The Phantom Heroine: Ghosts and Gender in Seventeenth-century Chinese Literature
The phantom heroine - in particular the fantasy of her resurrection through sex with a living man - is one of the most striking features of traditional Chinese literature. Even today the hypersexual female ghost continues to be a source of fascination in East Asian media, much like the sexually predatory vampire in American and European movies, TV, and novels. But while vampires can be of either gender, erotic Chinese ghosts are almost exclusively female. The significance of this gender asymmetry in Chinese literary history is the subject of Judith Zeitlin's elegantly written and meticulously researched new book. Zeitlin's study centers on the seventeenth century, one of the most interesting and creative periods of Chinese literature and politically one of the most traumatic, witnessing the overthrow of the Ming, the Manchu conquest, and the subsequent founding of the Qing. Drawing on fiction, drama, poetry, medical cases, and visual culture, the author departs from more traditional literary studies, which tend to focus on a single genre or author.Ranging widely across disciplines, she integrates detailed analyses of great literary works with insights drawn from the history of medicine, art history, comparative literature, anthropology, religion, and performance studies. The Phantom Heroine probes the complex literary and cultural roots of the Chinese ghost tradition. Zeitlin is the first to address its most remarkable feature: the phenomenon of verse attributed to phantom writers - that is, authors actually reputed to be spirits of the deceased. She also makes the case for the importance of lyric poetry in developing a ghostly aesthetics and image code. Most strikingly, Zeitlin shows that the representation of female ghosts, far from being a marginal preoccupation, expresses cultural concerns of central importance.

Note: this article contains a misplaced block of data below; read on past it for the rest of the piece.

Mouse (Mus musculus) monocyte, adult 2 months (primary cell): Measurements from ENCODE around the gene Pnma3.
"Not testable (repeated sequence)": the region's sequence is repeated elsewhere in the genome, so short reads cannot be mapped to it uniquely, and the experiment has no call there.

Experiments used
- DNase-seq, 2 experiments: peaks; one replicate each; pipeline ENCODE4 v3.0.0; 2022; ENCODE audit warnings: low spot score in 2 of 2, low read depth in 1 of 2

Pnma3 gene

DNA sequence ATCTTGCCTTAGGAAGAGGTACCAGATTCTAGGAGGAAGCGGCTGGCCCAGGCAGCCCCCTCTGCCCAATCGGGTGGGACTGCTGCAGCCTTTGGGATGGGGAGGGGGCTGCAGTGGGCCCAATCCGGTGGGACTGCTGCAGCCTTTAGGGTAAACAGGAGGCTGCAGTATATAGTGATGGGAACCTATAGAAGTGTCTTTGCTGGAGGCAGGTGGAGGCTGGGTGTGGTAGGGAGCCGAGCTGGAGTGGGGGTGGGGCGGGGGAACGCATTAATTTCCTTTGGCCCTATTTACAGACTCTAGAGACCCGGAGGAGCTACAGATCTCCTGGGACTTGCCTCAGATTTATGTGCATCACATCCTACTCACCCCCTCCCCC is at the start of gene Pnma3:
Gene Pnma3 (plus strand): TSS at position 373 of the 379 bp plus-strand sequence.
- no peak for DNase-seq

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The Ghosts Body
The Ghosts Voice
Ghosts and Historical Time
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actor anecdote anthologies body Chen Baoyao Chinese Ghost Story Chinese literature corpse couplet dead death disembodied dream dynasty early Qing emperor exits female ghost female lead Feng Feng Menglong ghost poetry ghost story ghostly Guben Hairpin haunted Hong Sheng huaigu immortal kunqu Lady Yang's late imperial late Ming Liaozhai Liaozhai zhiyi Lin Siniang literary living Lu Guimeng male lead Man/Ghost Menghua Ming and Qing mourning narrative night palace lady Palace of Lasting Peony Pavilion performance phantom heroine Pi Rixiu play texts poem poetic prince Pu Songling Pu Songling's Qian Qing Qingzhou resurrection revenant ritual role scene scholar seventeenth-century sexual Shandong Shen Shen Yue Song dynasty soul southern drama spirit stage directions tale Tang Xianzu theater theatrical tion tomb underworld verse Wang Wang Shizhen West Garden wind woman women xiqu Yuan Zhang Zheng Zhongguo Zhou